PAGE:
Anatomy of a Canine Heart Vs. a Human Heart

Cuteness may earn compensation through affiliate links in this story.

When comparing your heart to that of your canine companion, you will find that dog heart anatomy is similar to yours in form and identical in function. There are differences, however, when it comes to the rates at which these two hearts beat, and the commonly diagnosed cardiac diseases of humans and dogs.

Anatomy of a Canine Heart Vs. a Human Heart
Image Credit: Mexitographer/iStock/GettyImages

Video of the Day

Similar heart anatomy

The canine heart and the human heart each have four chambers. The upper chambers are the right and left atria, and the lower chambers are the right and left ventricles. Leading into the right atrium are the two largest veins in the body, the vena cava. Leading out of the right ventricle is the pulmonary artery, and the pulmonary veins lead blood into the left atrium.

The largest artery in the body, the aorta, directs blood out of the left ventricle. A series of valves keeps the blood flowing in a uniform and orderly direction to carry out the function of blood circulation.

Advertisement

Among the subtle structural differences between a human heart and a canine heart is the number of pulmonary veins. The human heart has four to five pulmonary veins. A canine heart can have anywhere from four to eight. Other differences include the positioning of vena cava and slight differences in the sizes and shapes of the atrial appendages.

Same physiological functions

Both the canine heart and the human heart carry out the same function of pumping oxygenated blood to the rest of the body to nourish cells and promote their functions. The dog circulatory system, as with humans', is a closed system that consists of the heart, the arteries, and the veins.

Advertisement

In a closed circulatory system, blood travels through a loop. Blood enters the right atrium of the heart through the two vena cava. From there, the blood enters the right ventricle and is pumped through the pulmonary artery to the lungs, where the blood absorbs oxygen and releases carbon dioxide. The oxygenated blood then enters the heart's left atrium via the pulmonary veins. The blood then fills the left ventricle, from where it is pumped out through the aorta to distribute throughout the rest of the body.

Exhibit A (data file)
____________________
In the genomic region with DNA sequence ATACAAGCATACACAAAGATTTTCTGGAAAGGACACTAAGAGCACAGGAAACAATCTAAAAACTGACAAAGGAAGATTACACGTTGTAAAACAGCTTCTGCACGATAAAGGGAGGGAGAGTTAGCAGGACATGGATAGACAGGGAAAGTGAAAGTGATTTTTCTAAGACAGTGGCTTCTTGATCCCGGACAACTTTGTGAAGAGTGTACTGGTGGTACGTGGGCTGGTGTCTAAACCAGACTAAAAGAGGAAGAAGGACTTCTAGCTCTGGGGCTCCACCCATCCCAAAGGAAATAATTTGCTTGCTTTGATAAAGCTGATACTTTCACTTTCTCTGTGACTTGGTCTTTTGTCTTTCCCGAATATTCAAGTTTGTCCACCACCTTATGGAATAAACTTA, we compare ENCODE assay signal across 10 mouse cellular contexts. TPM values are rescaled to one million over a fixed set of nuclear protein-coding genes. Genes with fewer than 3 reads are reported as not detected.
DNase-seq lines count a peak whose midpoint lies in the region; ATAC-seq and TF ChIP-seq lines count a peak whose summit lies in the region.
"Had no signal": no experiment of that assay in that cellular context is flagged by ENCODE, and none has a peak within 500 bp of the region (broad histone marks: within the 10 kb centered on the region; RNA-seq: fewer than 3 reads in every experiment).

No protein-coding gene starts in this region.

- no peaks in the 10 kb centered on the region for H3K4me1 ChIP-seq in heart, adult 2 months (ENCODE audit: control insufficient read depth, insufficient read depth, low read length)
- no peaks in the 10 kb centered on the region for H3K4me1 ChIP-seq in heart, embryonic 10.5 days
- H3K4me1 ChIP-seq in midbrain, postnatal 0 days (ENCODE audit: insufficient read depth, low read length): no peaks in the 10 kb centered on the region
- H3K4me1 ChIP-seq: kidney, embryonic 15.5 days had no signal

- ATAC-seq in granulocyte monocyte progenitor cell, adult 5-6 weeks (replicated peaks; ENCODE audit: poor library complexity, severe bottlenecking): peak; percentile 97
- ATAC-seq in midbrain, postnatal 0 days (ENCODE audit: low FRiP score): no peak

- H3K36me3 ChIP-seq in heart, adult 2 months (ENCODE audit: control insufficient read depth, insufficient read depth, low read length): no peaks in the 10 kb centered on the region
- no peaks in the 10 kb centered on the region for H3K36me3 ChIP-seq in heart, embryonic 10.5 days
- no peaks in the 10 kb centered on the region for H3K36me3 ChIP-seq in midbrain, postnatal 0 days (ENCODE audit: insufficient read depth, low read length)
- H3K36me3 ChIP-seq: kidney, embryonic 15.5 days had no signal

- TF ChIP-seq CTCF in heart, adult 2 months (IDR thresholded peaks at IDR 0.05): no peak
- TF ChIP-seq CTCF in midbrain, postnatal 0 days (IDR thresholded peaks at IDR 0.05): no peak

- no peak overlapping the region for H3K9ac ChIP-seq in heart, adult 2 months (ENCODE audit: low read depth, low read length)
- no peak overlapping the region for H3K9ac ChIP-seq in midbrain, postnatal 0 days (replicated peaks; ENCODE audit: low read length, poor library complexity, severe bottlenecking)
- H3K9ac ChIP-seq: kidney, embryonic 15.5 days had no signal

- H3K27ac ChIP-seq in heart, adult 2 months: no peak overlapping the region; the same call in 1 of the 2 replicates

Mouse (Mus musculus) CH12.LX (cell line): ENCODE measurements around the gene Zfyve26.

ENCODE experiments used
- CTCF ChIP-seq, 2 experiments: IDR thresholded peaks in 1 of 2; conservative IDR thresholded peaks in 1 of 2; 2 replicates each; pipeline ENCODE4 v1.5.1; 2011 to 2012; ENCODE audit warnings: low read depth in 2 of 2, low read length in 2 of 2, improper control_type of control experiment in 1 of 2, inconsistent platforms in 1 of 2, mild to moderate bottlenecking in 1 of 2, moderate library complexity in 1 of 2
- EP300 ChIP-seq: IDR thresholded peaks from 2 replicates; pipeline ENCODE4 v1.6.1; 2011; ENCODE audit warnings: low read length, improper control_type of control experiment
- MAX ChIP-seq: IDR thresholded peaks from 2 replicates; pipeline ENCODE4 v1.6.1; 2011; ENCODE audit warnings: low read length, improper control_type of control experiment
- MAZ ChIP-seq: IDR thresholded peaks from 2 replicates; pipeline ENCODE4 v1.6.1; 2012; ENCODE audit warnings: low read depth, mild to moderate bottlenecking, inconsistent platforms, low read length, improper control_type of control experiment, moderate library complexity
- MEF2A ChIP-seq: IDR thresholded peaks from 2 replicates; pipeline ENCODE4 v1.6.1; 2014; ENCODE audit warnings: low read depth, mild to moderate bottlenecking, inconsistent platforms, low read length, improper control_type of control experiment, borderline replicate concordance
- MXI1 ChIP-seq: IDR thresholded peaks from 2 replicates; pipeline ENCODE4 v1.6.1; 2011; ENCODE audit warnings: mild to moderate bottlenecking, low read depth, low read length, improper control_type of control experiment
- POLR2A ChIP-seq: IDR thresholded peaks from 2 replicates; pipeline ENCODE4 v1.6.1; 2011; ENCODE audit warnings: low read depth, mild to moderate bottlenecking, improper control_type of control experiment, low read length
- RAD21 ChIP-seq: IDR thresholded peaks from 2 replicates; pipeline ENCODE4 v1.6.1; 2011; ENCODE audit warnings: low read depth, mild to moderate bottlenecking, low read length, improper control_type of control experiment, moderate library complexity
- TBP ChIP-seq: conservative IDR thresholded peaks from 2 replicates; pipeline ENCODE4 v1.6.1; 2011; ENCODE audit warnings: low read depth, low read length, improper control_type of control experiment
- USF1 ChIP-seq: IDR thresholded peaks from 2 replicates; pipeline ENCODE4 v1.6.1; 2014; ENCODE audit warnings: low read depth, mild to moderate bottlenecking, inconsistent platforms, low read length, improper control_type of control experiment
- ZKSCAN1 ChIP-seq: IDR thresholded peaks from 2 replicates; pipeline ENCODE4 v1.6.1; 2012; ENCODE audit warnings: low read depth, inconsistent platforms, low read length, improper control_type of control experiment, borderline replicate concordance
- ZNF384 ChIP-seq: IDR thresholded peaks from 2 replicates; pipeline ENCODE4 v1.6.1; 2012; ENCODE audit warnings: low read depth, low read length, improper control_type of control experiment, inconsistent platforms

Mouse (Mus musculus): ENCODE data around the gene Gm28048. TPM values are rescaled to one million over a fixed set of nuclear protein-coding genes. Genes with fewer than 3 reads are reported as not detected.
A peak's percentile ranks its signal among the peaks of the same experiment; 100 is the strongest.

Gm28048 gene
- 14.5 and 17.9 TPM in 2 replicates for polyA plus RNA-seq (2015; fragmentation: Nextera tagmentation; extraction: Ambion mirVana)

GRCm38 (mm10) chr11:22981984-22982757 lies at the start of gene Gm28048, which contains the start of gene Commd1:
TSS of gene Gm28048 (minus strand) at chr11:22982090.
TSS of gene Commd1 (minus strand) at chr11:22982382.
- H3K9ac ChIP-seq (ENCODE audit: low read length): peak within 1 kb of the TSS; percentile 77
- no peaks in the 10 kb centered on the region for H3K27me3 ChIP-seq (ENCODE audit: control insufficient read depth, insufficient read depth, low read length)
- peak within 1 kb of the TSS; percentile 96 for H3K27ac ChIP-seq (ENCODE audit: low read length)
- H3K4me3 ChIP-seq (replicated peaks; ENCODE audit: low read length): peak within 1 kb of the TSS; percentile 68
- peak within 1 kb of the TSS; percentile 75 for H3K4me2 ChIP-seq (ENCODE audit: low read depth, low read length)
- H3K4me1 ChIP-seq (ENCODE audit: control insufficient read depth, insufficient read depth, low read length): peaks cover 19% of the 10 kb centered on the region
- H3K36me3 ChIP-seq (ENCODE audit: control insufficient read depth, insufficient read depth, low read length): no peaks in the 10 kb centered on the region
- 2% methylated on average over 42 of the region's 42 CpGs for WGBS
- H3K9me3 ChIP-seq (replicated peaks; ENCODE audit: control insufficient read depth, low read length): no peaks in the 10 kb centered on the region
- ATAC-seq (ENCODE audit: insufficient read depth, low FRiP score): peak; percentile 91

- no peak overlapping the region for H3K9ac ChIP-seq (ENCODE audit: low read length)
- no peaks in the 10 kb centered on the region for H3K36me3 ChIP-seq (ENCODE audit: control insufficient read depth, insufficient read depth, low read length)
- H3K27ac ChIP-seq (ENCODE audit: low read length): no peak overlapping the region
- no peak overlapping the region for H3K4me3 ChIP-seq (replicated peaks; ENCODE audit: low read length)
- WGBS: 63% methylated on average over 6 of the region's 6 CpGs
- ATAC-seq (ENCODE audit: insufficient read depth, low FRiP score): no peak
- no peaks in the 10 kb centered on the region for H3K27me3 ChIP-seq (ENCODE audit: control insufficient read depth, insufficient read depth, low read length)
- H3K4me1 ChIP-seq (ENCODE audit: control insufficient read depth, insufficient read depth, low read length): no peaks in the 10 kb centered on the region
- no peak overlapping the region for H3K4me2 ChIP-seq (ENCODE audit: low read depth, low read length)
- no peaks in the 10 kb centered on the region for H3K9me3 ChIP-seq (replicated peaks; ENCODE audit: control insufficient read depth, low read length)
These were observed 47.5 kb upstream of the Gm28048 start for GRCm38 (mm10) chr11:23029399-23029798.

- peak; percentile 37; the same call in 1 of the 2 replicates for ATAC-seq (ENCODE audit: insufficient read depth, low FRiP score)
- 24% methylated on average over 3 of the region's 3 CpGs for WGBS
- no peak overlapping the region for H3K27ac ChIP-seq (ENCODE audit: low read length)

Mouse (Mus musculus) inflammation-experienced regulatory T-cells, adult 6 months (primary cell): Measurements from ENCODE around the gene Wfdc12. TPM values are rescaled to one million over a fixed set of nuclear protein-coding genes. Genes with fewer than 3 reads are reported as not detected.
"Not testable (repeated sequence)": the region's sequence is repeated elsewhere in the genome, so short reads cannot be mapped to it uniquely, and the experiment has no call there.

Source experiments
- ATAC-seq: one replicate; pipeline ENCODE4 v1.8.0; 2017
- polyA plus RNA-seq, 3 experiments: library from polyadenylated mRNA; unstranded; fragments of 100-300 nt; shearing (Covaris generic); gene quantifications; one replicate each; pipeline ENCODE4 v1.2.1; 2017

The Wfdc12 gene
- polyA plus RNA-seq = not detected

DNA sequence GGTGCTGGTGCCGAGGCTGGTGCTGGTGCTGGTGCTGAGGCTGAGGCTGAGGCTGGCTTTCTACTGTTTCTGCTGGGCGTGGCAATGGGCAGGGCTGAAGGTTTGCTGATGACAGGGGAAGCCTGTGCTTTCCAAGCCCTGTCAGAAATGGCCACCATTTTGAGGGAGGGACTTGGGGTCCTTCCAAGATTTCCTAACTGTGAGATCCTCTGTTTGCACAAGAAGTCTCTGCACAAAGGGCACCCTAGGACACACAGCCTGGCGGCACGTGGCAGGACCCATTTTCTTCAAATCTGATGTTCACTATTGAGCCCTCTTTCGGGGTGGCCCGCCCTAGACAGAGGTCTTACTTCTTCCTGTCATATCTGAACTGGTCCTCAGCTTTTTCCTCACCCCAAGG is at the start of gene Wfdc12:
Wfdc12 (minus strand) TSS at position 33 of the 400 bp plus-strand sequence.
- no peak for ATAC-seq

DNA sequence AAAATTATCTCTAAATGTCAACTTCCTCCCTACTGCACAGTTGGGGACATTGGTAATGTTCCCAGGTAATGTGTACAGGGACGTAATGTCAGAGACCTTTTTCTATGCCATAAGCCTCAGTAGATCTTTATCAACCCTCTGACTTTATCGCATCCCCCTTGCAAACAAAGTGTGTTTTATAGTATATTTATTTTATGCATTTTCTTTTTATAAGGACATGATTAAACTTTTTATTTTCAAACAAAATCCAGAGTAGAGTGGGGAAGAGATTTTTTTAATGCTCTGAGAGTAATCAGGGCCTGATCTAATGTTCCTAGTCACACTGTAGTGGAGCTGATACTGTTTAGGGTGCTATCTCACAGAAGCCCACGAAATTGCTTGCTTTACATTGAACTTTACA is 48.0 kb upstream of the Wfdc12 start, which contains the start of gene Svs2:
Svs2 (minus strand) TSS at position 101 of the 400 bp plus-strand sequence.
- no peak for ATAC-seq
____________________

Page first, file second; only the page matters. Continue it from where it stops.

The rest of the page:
Dog heartbeat vs. human heartbeat

An adult dog's resting heart rate is much faster than that of humans.
Image Credit: Catherine Falls Commercial/Moment/GettyImages

One of the notable differences between a canine heart and that of his human family member lies in the rates at which the two hearts beat. At rest, a human heart's normal pulse rate ranges from 60 to 100 beats per minute.

Advertisement

An adult dog's resting heart rate ranges between 60 to 160 beats per minute. Larger breeds will have heart rates that fall on the lower end of this range, while toy breeds and young puppies exhibit the highest rates.

Different cardiac diseases

Although heart disease is a leading cause of death in humans, the same cannot be said of dogs. Humans and dogs both can develop cardiac problems, however. While humans must be concerned about coronary artery disease, this condition does not tend to afflict dogs.

Advertisement

Coronary artery disease does not usually occur to dogs.
Image Credit: Os Tartarouchos/Moment/GettyImages

Instead, dogs can develop other cardiac problems that can all result in congestive heart failure. Three of such canine conditions are mitral valve disease, dilated cardiomyopathy, and pericardial effusion.

Mitral valve disease is a condition in which a valve thickens and fails to close securely, allowing blood to back up into the atrium of the heart. Dilated cardiomyopathy is a weakening of the heart muscle, and pericardial effusion is a condition in which fluid accumulates within the pericardial sac that surrounds the heart.

Advertisement

references